By Susan Levine
Washington Post Staff Writer
Friday, February 16, 2007
It comes in a purple and mustard-yellow package, with a message aimed squarely at anyone having sex in the nation's capital, and today the city will dispense 250,000 of these DC-branded condoms during a massive giveaway.
In a single morning, the kickoff distribution to groups working on the front line of HIV/AIDS will almost equal the number of condoms supplied by the D.C. Health Department in 2005 and 2006 combined. The agency wants to hand out 1 million by year's end, making the small package the most visible element of the District's efforts to reverse epidemic levels of the virus.
"It's overdue -- tangible proof we're doing something good for public health," said Gregg A. Pane, director of the department,
With condoms one of the most effective ways of preventing the spread of HIV, Pane hopes that they will be placed prominently and accessibly not only in government buildings, health clinics and social service agencies but also in barbershops, nightclubs, convenience stores and other locations.
"We want to go places we haven't gone before," Pane said.
Officials had planned to introduce the new design on Valentine's Day, which, because of its amorous overtones, doubles as National Condom Day. And if internal complications and bad weather had not delayed the launch, the District would have shared the distinction of having the first municipally authorized protection in the country.
New York City alone claimed that distinction Wednesday, debuting a snazzy black condom wrapper with lettering like that used by the subway system. As many as 18 million are expected to be distributed in the city's five boroughs this year.
Compared with New York's catchy approach, including "We've got you covered," the District slogan, "Coming together to stop HIV in DC," seems clunky. And the slogan, borrowed from the department's HIV testing campaign last summer, has in this context a double entendre that officials said was not intended.
But the local package, printed in English and Spanish, has its defenders. "The good news is, it does have 'stop HIV' on it. It does say DC. It does have important information," said Walter Smith, whose organization, the DC Appleseed Center for Law and Justice, has issued several critical evaluations of the city's efforts to combat HIV/AIDS. Smith called today's distribution "a good first step," though he said the real test will be getting the condoms to the most at-risk populations.
"It's going to take some time to fine-tune the system to get to that," he added.
The first quarter-million condoms will go to a variety of community providers. Nearly half will be delivered to the Life Guard project, which in two months passed out 7,000 free condoms through a 24-hour laundromat, a late-night pizza joint and a fast-food restaurant east of the Anacostia River.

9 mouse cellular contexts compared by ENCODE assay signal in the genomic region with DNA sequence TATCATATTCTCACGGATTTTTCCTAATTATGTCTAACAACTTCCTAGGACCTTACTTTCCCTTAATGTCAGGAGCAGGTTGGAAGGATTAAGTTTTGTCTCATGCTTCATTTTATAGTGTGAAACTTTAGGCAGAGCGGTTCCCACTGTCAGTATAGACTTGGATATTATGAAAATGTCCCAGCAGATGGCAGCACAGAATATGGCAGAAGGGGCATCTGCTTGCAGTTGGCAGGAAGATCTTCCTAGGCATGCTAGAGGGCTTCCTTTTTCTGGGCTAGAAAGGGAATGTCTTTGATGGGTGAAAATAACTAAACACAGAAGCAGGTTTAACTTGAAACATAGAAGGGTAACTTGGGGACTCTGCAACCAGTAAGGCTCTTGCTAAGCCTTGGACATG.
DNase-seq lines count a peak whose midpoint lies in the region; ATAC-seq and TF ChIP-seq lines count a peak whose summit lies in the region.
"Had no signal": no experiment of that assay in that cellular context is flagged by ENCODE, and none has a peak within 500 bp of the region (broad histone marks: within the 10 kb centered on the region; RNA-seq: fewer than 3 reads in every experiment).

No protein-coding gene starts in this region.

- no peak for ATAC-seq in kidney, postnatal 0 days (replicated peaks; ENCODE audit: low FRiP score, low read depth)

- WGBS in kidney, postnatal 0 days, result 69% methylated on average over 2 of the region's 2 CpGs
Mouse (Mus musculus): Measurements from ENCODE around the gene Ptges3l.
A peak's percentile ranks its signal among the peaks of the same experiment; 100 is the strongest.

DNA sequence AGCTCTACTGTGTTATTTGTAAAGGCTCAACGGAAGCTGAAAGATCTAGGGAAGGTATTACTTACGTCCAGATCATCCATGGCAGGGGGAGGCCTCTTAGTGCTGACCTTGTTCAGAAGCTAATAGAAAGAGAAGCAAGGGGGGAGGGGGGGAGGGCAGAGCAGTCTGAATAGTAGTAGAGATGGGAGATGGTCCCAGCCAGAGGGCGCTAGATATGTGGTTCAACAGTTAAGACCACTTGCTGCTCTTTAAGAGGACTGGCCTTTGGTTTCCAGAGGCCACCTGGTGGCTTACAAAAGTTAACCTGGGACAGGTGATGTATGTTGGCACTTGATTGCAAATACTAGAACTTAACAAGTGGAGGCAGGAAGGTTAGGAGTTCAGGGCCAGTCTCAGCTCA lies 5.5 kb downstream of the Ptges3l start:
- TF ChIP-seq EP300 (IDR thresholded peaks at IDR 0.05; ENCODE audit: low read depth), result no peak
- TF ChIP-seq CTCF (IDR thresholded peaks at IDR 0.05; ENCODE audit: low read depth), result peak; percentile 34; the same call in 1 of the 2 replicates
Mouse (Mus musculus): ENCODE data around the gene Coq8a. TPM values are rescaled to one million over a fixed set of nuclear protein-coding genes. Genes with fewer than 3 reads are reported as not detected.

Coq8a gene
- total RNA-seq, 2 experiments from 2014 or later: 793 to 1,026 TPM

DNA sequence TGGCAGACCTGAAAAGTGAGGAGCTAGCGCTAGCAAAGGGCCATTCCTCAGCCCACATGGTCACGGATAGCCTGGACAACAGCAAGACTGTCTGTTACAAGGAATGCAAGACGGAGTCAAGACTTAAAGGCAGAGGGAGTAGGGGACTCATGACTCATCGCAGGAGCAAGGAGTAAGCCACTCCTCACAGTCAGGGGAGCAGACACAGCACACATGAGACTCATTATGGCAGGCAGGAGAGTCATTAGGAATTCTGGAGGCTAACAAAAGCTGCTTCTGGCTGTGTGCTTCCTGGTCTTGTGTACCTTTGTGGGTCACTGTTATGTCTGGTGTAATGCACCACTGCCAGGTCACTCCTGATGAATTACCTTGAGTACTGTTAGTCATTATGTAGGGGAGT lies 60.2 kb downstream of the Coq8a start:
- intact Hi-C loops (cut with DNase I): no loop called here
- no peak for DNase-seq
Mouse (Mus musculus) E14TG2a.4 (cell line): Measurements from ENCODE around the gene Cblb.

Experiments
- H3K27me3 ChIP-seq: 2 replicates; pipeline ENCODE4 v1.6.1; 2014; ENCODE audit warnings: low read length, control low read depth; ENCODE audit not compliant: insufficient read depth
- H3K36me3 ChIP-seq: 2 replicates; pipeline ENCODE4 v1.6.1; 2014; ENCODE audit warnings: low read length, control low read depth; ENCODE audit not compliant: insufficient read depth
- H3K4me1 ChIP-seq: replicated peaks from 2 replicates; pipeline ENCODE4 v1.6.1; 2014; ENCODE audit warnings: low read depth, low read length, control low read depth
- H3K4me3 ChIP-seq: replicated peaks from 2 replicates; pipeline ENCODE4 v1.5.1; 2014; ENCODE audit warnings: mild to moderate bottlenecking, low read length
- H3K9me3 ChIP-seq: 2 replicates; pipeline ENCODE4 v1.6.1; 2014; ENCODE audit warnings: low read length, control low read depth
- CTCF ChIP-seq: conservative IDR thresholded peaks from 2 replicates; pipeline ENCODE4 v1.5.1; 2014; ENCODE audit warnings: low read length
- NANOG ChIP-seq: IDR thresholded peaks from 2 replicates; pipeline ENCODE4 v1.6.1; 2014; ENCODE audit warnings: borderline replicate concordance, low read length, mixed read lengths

Early on, health officials largely dismissed the alliance of groups behind the project. They have had such a change of heart that today's announcement will be at that same SpinCycle Coin Laundry. "I think they understand the power of the community," said David Johnson, who has scouted Life Guard drop sites in Wards 7 and 8. "We're really looking for places to be in the city."
More than a dozen beauty salons and barbershops along the lower Georgia Avenue corridor will have plenty of condoms available to customers in coming months, thanks to the tens of thousands that Us Helping Us will receive today from the city. The nonprofit organization also will offer them in black gay clubs and neighborhood haunts already visited as part of its HIV outreach program.
Ron Simmons, Us Helping Us executive director, wonders whether people will treat the wrapper as a novelty -- and not use its contents. "The city is going to have to do a really good social marketing campaign," he said yesterday, "so people will become accustomed to the colors and packaging and realize these are reliable condoms."
At HIPS, which helps sex workers in the city, Executive Director Cyndee Clay offered a different thought.
"Packaging is very important in normalizing condom use, in showing that condoms are something everyone should carry, that everyone can carry," she said. "But all the cool packaging in the world is not necessarily going to make up for the conversation."
This first batch of condoms, made in China, expire in 2011.